Blog / Paper Preparation [English]
Prints are made on Platine paper manufactured by Moulin d’Arches, a paper mill founded in 1492 in Vosges, France.
This 310 gsm art paper is made with traditional techniques on cylinder molds. It is acid free and without alkaline reserve or optical bleach. Guaranteed 100% cotton, it has been specially designed for platinum-palladium prints.
The sheet is 381 x 283 mm, and the contact negative is 279 x 216 mm, creating margins of 33 mm and 51 mm.
I use a pencil to create register marks 33 mm from the top edge and 51 mm from the right edge.
I then place a negative on the marks, which allows me to easily create the opposite marks (lower, and left) perfectly parallel with the first ones.
With these pencil marks, I can position my masking bands. I use Scotch-Blue 2080, which is removable and comes off without damaging the paper surface, and is resistant to moisture.
The area that will receive the photosensitive solution is now defined.
The solution (ferric oxalate + sodium tetrachloropalladate + potassium chloroplatinate) is prepared with a dropper.
The solution is poured onto the photosensitive paper. There is no need to work in the dark, as the solution is not sensitive enough to be affected by a standard 60 watt light. However, working in direct sunlight should be avoided.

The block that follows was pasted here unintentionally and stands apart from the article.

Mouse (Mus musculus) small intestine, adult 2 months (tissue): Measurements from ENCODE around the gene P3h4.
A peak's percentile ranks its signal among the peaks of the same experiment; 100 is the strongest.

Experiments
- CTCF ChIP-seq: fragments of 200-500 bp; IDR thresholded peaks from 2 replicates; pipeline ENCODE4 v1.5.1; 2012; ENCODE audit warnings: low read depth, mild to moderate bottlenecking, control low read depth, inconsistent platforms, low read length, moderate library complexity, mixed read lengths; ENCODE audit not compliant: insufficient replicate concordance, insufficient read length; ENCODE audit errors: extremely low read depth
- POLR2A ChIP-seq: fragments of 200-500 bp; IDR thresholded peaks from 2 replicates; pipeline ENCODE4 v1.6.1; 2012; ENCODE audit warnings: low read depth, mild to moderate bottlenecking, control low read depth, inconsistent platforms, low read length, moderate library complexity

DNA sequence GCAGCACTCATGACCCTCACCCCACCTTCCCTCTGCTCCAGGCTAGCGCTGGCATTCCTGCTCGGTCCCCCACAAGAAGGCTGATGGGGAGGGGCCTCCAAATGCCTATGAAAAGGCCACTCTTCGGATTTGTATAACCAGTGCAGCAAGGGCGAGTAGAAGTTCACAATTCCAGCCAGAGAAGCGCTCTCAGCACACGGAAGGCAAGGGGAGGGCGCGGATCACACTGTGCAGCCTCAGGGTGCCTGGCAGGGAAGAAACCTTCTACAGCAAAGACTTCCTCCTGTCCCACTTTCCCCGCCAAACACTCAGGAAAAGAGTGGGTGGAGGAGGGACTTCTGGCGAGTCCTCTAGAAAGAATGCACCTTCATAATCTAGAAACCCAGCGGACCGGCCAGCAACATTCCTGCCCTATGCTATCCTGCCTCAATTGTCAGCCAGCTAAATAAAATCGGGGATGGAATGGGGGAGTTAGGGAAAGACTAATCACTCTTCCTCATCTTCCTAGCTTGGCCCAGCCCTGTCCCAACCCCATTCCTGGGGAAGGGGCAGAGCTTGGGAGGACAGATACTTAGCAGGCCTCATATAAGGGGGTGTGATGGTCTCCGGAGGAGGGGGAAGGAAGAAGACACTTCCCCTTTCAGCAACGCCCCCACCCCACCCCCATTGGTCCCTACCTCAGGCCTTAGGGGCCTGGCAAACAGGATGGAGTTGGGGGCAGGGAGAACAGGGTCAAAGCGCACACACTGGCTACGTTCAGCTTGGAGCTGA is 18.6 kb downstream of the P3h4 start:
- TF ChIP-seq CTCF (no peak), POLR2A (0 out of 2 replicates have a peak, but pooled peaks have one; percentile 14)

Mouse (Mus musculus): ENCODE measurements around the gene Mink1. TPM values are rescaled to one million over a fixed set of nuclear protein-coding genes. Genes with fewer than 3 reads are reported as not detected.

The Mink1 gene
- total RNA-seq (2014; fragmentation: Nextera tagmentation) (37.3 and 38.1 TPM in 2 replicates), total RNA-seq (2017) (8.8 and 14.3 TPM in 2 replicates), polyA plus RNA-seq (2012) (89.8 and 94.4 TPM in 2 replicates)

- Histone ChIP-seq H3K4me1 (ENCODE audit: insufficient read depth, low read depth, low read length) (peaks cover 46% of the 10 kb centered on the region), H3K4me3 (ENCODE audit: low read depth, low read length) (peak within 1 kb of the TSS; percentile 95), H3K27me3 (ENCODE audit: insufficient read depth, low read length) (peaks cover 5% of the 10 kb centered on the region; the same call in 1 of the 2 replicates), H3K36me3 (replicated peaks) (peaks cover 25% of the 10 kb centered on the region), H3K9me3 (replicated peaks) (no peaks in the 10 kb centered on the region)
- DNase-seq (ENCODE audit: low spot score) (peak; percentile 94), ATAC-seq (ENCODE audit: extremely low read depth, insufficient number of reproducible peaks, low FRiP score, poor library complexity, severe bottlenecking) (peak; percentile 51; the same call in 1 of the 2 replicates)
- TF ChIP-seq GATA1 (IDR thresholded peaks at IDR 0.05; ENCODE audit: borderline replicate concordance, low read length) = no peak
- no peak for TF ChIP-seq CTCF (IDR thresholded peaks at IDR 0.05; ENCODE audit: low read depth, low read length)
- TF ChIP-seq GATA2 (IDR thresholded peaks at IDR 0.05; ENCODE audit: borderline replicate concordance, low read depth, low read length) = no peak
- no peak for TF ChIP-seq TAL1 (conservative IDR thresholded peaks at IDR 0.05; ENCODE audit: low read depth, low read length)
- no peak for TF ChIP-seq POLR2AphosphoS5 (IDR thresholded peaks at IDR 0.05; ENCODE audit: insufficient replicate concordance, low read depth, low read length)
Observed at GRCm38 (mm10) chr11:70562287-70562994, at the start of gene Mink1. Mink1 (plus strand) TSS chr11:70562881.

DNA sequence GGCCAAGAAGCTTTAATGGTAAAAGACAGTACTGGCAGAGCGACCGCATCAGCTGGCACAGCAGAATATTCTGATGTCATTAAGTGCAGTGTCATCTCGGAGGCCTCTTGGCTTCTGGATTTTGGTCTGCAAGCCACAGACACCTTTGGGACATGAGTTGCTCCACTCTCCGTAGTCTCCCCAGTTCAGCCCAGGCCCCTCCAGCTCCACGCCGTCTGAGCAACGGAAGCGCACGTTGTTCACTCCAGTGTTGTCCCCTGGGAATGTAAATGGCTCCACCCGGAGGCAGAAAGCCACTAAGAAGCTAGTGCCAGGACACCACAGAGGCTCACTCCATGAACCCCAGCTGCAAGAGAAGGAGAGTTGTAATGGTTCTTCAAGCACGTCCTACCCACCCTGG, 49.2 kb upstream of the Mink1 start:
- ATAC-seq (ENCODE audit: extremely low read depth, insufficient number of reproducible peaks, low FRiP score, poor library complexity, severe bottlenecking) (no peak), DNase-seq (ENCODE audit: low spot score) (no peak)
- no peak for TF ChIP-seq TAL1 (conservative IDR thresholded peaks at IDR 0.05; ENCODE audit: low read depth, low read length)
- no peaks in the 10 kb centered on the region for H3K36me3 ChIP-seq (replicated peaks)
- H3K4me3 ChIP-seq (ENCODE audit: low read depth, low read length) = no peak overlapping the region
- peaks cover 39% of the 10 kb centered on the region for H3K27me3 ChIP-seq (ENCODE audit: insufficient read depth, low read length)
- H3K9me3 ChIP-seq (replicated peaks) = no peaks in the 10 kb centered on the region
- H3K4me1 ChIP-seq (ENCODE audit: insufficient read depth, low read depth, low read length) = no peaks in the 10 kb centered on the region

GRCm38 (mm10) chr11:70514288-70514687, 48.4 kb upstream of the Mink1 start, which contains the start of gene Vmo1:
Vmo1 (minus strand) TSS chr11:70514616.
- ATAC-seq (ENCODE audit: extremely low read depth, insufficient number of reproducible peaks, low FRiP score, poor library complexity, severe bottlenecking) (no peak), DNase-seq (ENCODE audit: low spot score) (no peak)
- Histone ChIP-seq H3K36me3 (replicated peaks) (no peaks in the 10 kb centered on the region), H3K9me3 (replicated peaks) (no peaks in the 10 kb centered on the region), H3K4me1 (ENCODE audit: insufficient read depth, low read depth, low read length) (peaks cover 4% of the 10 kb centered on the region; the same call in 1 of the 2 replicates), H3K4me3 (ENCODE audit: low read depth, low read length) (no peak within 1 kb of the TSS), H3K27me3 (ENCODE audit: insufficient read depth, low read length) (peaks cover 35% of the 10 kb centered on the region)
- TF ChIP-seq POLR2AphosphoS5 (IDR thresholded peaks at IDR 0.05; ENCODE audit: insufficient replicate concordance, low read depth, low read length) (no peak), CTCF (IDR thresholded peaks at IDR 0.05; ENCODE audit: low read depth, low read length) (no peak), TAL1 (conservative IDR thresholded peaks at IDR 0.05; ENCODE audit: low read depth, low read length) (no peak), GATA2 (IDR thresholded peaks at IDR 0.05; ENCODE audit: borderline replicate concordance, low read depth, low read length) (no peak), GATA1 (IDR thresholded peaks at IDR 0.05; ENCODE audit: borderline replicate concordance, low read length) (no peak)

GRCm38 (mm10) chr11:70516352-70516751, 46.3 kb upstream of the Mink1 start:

The solution is rapidly expanded with a brush. The operation requires some practice to get a uniform distribution and to not damage the surface of the paper.
The paper has to be dried in the open air, in darkness. After thirty minutes, the masking tape is removed and the paper is ready for exposure.
From my experience, a paper that has dried too much does not work very well. The surface should be just dry enough to avoid damaging the negative.
When using masking tape, we get prints with “straight borders.”
For aesthetic reasons, or to reflect the traditional aspect of the process, some people prefer “free borders,” made without masking tape, which reveals the brush strokes used to spread the solution on the photosensitive paper.
In the “free borders” technique, there are no masking bands to help identify the surface to be covered, just discreet pencil markings.
The solution is spread rapidly on the paper with crossed movements.
With this style, we see the brush marks on the final print instead of a straight edge.